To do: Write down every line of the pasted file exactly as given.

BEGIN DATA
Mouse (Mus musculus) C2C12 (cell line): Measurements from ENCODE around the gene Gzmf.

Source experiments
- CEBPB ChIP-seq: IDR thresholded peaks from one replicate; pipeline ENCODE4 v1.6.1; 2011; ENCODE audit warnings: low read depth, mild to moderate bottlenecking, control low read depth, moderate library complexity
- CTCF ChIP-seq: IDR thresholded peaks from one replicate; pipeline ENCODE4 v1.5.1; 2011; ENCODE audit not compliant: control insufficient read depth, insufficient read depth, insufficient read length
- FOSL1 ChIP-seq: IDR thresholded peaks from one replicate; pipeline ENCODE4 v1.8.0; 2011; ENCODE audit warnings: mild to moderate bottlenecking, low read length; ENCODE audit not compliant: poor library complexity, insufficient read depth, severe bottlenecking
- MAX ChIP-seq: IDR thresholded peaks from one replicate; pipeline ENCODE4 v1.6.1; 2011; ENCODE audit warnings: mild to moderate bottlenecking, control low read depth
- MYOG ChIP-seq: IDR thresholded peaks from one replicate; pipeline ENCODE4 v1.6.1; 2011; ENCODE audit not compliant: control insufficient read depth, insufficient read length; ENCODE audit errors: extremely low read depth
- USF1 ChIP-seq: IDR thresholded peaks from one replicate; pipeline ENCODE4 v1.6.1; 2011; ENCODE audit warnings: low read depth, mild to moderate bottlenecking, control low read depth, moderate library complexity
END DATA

Mouse (Mus musculus) C2C12 (cell line): Measurements from ENCODE around the gene Gzmf.

Source experiments
- CEBPB ChIP-seq: IDR thresholded peaks from one replicate; pipeline ENCODE4 v1.6.1; 2011; ENCODE audit warnings: low read depth, mild to moderate bottlenecking, control low read depth, moderate library complexity
- CTCF ChIP-seq: IDR thresholded peaks from one replicate; pipeline ENCODE4 v1.5.1; 2011; ENCODE audit not compliant: control insufficient read depth, insufficient read depth, insufficient read length
- FOSL1 ChIP-seq: IDR thresholded peaks from one replicate; pipeline ENCODE4 v1.8.0; 2011; ENCODE audit warnings: mild to moderate bottlenecking, low read length; ENCODE audit not compliant: poor library complexity, insufficient read depth, severe bottlenecking
- MAX ChIP-seq: IDR thresholded peaks from one replicate; pipeline ENCODE4 v1.6.1; 2011; ENCODE audit warnings: mild to moderate bottlenecking, control low read depth
- MYOG ChIP-seq: IDR thresholded peaks from one replicate; pipeline ENCODE4 v1.6.1; 2011; ENCODE audit not compliant: control insufficient read depth, insufficient read length; ENCODE audit errors: extremely low read depth
- USF1 ChIP-seq: IDR thresholded peaks from one replicate; pipeline ENCODE4 v1.6.1; 2011; ENCODE audit warnings: low read depth, mild to moderate bottlenecking, control low read depth, moderate library complexity